eno and Holly made the 350-mile trip from Portland to their home in Lewiston, Idaho, on Sunday morning. They arrived when Maguire was on the 14th hole and, at that exact second, they knew the importance of Maguire’s situation and its potential effect on their future. With their nerves on full-scale alert, they went to Geno’s parents’ house to watch the drama on his father, Jim’s, 70-inch big screen. “But, Geno couldn’t watch. He turned his back, sat on Jim’s Bowflex machine and listened to the audio,” Holly said. “Geno’s parents and I watched nervously. We knew what was at stake for Geno and Joel, and we had major butterflies. But, Geno? He was in a frenzy,” she laughed. Bonnalie has been Dahmen’s caddie since 2014, and their relationship is special. They grew up playing golf together and have been friends since boyhood. They had grown even closer on the tournament trail, with its ups and downs. For the past two years, they had survived on a meager budget, rushed from town to town and, in the words of the old Wide World of Sports, had seen “the thrill of victory, and the agony of defeat.” They had worked hard on and off the course, and went through countless ordeals, periods of loneliness, thoughts of self-doubt and all the other emotions and

experiences that had put them on the road to getting a coveted PGA TOUR card. Now, their fate rested in the hands of someone else.

PUMPKIN RIDGE GOLF CLUB 18th Hole | 6:30 p.m.


aguire strikes his putt. Back in Lewiston, Jim Bonnalie says, “He missed it left!” Geno Bonnalie turns around and, tapped by his mother, screams, screams and screams some more. At the rental house in Beaverton, Dahmen watches the putt roll past the cup and bows his head in relief. Geno phones Joel and there is more screaming, yelling and distant high fives. “We’ve made it! We’re on the PGA Tour!” Geno yells. And, indeed they were. Their joint dream had come true. They had earned the right to go head-to-head with the best golfers on the planet. They were about to go walking with tigers.



ne doesn’t have to be around Joel Dahmen too long before realizing he is a bright and determined young man. His early years were right out of a “Leave it to Beaver” script, complete with loving and supportive parents, comfortable living conditions and a boatload of friends. He was the second child born to Ed and Jolyn Dahmen in Lewiston, Idaho, in 1987. Brother Zach was two years older. His grandfather, Dick Riggs, is a Lewiston community icon, a noted educator who was a school superintendent and teacher for over 40 years. Nearly everyone in the small community knows and respects him. “We had a great life,” Dahmen reflected. “My dad worked long hours to make sure we had everything we needed and our childhood was filled with nothing but love and great family memories.” His mother, Jolyn, was a high-school basketball player who fulfilled her childhood dream of being a Vandal by playing ball at the University of Idaho. It became apparent at a young age that Joel had inherited her talent and love for sport. He played in all the youth sports leagues and was one of those kids who excelled at whatever he tried. Ed introduced him to golf and, by age six, he was able to play along with his dad’s group at Bryden Canyon Municipal Golf Course in Lewiston. “The rule was simple. I could play as long as I kept up. If I fell behind, I had to pick up," Dahmen said. “I APRIL 2018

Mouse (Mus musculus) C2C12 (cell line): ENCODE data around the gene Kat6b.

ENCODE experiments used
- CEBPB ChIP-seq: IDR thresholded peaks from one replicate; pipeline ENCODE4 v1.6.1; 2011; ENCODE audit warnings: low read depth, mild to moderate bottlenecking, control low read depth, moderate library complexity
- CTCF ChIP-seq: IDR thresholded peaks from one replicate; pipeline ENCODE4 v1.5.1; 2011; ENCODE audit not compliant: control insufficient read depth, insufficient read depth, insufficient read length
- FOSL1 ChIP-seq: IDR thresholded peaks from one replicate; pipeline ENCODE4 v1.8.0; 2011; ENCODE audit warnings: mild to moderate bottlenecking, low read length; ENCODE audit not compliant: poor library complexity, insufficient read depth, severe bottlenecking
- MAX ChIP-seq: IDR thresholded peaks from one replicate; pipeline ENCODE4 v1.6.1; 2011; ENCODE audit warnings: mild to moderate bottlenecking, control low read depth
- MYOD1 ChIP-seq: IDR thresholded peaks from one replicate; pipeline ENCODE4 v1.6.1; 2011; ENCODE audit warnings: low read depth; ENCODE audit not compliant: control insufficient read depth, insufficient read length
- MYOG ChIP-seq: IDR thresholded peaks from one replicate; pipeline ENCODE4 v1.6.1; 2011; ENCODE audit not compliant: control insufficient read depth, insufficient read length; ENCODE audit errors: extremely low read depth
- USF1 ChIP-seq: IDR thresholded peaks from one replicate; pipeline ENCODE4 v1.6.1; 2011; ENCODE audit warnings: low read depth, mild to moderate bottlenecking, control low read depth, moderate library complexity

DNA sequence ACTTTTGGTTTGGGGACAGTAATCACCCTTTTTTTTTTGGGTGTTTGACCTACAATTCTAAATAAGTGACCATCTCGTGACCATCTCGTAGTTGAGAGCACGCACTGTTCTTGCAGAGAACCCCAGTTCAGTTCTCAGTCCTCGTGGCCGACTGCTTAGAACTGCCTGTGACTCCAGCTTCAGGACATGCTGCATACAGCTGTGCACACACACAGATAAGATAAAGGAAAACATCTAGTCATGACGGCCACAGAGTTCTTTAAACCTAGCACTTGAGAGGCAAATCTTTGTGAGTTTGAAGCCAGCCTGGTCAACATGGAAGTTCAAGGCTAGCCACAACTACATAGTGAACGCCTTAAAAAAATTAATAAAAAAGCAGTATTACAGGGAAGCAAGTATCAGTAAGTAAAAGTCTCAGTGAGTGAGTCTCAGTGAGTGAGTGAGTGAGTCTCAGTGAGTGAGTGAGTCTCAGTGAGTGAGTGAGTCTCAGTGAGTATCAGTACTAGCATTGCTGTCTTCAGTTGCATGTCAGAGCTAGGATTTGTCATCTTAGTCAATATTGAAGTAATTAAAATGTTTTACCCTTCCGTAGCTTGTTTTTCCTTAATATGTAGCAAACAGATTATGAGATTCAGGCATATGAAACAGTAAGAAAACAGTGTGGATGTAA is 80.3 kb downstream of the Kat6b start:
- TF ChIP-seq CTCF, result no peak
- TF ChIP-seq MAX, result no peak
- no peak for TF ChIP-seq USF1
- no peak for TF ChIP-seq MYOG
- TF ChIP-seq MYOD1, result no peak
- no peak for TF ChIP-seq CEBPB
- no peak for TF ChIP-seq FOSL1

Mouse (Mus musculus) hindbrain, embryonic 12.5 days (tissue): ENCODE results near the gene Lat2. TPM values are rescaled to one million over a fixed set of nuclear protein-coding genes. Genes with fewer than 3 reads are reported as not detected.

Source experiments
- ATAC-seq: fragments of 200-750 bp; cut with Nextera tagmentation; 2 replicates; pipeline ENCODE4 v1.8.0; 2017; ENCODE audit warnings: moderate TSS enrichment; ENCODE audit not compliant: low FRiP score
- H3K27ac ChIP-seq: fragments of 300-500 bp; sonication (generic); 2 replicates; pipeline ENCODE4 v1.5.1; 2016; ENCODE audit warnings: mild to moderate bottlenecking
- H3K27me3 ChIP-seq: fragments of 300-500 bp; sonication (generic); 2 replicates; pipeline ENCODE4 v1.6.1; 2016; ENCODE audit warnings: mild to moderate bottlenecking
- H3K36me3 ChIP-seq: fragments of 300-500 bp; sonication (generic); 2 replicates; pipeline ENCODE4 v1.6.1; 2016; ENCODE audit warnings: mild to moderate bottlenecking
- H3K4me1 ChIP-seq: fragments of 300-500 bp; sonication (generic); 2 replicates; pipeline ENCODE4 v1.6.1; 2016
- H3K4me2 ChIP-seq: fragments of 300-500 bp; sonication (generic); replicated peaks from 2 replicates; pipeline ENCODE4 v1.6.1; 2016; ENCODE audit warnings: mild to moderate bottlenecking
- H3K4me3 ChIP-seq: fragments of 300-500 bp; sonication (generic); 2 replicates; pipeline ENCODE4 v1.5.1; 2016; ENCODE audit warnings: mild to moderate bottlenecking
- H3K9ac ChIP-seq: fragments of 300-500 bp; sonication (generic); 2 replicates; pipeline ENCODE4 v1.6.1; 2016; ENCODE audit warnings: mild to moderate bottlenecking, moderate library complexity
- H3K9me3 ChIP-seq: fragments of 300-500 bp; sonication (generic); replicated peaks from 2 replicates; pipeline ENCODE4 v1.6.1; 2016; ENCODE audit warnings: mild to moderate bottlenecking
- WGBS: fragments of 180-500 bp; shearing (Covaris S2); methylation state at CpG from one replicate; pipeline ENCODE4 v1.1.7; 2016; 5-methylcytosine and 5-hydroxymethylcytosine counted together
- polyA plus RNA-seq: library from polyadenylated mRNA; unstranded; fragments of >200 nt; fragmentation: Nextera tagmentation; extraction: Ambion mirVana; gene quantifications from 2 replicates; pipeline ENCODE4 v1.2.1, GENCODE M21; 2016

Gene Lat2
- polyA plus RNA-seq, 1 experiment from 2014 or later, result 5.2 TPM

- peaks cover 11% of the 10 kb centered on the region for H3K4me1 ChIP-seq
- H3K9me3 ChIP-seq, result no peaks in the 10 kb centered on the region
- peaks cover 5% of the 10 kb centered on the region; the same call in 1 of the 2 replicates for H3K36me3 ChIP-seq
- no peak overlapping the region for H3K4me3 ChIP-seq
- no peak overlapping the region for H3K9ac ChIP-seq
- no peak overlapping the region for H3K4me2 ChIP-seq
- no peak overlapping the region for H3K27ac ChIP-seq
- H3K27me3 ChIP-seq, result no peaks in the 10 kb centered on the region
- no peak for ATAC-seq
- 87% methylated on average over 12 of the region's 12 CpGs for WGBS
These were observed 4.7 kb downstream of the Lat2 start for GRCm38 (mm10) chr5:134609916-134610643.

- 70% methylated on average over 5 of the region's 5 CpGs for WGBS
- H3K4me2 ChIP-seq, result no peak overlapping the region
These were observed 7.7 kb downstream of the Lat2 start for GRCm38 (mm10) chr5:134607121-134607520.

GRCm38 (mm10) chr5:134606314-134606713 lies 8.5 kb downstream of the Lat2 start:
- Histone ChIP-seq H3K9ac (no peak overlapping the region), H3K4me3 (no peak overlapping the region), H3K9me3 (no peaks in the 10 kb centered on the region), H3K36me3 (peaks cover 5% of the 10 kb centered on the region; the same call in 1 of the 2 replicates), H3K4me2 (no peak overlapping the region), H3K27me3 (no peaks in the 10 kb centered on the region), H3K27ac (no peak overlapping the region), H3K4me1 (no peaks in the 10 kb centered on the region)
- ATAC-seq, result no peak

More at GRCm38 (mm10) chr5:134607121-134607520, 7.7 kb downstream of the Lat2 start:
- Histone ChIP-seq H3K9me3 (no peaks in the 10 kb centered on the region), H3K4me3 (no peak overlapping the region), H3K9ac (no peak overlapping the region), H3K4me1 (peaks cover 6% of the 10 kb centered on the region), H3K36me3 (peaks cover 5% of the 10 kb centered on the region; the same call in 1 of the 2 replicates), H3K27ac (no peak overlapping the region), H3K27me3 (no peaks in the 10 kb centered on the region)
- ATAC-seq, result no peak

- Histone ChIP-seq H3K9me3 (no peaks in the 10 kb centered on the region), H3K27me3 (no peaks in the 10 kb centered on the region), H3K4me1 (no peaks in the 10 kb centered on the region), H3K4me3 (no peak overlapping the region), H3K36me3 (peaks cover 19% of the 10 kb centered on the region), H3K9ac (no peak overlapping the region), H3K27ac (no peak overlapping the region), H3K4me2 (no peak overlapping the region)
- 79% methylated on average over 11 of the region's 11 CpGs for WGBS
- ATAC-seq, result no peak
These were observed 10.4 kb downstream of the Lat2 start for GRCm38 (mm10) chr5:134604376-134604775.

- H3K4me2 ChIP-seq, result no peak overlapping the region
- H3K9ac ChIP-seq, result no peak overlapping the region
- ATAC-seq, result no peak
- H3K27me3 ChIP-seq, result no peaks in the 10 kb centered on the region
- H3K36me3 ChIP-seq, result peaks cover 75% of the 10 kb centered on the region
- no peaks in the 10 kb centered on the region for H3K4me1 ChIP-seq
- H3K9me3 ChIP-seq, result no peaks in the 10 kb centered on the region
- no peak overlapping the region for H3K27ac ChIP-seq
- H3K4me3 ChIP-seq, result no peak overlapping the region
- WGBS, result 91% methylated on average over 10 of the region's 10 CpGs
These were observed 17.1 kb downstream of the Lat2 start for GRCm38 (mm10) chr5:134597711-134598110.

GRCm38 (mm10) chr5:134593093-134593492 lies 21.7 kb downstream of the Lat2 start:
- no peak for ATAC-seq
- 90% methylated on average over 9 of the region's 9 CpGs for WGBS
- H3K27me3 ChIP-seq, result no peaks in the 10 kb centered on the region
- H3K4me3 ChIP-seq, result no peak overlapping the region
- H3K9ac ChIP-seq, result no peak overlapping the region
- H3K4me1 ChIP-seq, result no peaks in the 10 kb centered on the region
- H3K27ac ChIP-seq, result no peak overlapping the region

Having floundered for much of the 2010-2013 seasons on the Mackenzie Tour (PGA TOUR Canada), Dahmen began working with Bonnalie in 2014 and earned two victories, ultimately claiming the Order of Merit as the Tour's top-ranked player.

learned quickly.” Ed told a story about Joel before he started playing on the golf course. “The Bryden Canyon owner/operators held a youth golf camp and, even though Joel was only four and a half, they let him in the seven-and-under group because his attention span was so good,” he recalled. “At the end of the camp, a putt, chip and drive competition was held and they allowed Joel to enter these also. In the long-drive segment, all the older, bigger kids


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had hit their drives and little Joel stepped up as the last entrant. Those who were measuring moved toward the little guy so they could measure his drive, and were left agape when Joel sailed the ball way over their heads and up the fairway,” Ed said, beaming. “It was very funny to watch their expressions.” Young Joel’s golf development was so quick that at age nine, shortly after his family moved across the river to Clarkston, Wash., he was encouraged to join the heralded Washington State Golf Association’s junior program.

Joel showed his ability to compete right away, winning or finishing near the top in almost every tournament he entered. In fact, he won his first of many state championships at age 10, while competing in the 11-and-under age group. He was beginning to make a real name for himself.